First-ever social summit struggles with toughest issues.


More than one billion people live in extreme poverty, more than 120 million are officially unemployed, and the gap between rich and poor is increasing. Now that the Cold War has ended, we are more secure about international military security on the global scale, but less secure about personal and community-related issues and problems. In this context, the heads of state from around the world will convene in Copenhagen at the first World Summit on Social Development to discuss poverty, employment, and achieving the full participation of all groups in society. This summit will be the seventh of ten global conferences organized by the United Nations this decade, but it has garnered only minimal media attention. By early February, 102 heads of state had committed to attending, but it remains uncertain at what level the US will participate. The draft declaration specifies nine commitments to which countries will, in some form, assent in Copenhagen. These commitments express social goals such as achieving full equity and equality between men and women, promoting the social development of the least developed countries, reforming structural adjustment programs, and increasing the share of the world's resources devoted to social development. A tenth commitment assuring universal access to education and basic health services remains bracketed for decision in Copenhagen.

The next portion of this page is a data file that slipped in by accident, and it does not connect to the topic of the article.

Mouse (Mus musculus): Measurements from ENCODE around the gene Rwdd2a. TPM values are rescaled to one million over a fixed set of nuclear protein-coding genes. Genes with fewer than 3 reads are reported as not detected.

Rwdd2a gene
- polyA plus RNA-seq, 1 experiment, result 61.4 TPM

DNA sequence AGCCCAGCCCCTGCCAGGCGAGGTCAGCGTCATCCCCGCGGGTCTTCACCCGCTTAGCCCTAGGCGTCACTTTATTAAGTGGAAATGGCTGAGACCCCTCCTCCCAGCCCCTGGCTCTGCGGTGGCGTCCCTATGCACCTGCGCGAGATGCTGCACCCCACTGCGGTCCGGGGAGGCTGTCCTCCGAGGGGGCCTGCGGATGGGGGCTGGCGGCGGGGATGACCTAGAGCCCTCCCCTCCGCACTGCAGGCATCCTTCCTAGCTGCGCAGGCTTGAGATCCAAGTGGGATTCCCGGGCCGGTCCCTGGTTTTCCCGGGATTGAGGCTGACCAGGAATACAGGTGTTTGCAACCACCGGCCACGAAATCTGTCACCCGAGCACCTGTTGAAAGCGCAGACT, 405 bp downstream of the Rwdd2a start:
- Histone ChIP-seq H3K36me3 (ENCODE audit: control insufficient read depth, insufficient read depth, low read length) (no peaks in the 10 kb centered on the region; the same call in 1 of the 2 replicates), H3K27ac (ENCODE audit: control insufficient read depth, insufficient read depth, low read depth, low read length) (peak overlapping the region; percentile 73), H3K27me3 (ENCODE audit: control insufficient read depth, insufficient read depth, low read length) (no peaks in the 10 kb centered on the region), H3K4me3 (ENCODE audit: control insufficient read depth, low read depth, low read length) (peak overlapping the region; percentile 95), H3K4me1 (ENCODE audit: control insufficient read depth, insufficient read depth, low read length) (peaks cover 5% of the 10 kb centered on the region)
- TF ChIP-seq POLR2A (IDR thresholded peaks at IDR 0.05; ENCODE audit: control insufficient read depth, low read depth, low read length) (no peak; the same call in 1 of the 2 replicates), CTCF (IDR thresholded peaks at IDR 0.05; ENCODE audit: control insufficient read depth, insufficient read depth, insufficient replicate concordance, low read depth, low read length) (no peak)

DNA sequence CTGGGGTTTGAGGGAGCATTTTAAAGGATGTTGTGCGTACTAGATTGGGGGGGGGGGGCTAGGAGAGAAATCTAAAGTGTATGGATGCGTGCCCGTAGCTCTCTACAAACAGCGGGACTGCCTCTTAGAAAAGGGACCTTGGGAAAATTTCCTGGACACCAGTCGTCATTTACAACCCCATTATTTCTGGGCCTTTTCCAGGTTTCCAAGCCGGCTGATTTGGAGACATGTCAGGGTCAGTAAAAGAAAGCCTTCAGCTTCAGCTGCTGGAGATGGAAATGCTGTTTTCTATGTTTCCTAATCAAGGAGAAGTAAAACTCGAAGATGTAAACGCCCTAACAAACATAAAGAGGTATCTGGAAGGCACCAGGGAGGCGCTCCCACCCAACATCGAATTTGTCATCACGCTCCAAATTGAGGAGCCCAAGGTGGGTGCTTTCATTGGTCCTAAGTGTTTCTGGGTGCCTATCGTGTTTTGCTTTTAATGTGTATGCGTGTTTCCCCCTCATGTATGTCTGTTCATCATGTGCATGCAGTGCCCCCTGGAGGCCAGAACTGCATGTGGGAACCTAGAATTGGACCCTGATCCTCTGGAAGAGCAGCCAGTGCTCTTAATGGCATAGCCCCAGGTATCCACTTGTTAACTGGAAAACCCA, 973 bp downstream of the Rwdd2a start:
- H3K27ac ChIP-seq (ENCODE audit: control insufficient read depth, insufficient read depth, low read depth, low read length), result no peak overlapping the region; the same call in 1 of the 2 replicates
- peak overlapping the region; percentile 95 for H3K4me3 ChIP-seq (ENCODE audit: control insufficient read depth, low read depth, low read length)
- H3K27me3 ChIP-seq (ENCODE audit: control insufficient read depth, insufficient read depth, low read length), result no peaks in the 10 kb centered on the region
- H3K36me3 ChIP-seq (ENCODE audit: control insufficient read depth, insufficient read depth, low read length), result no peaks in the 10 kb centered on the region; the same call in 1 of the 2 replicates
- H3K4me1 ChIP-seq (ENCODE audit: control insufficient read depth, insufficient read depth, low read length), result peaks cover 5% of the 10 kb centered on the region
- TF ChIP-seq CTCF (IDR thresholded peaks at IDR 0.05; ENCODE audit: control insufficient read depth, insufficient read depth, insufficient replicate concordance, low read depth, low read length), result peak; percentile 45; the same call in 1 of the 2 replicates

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@article{Sherbinin1995FirsteverSS, title={First-ever social summit struggles with toughest issues.}, author={Alex de Sherbinin and Stephen E. Kalish}, journal={Population today}, year={1995}, volume={23 3}, pages={1-2} }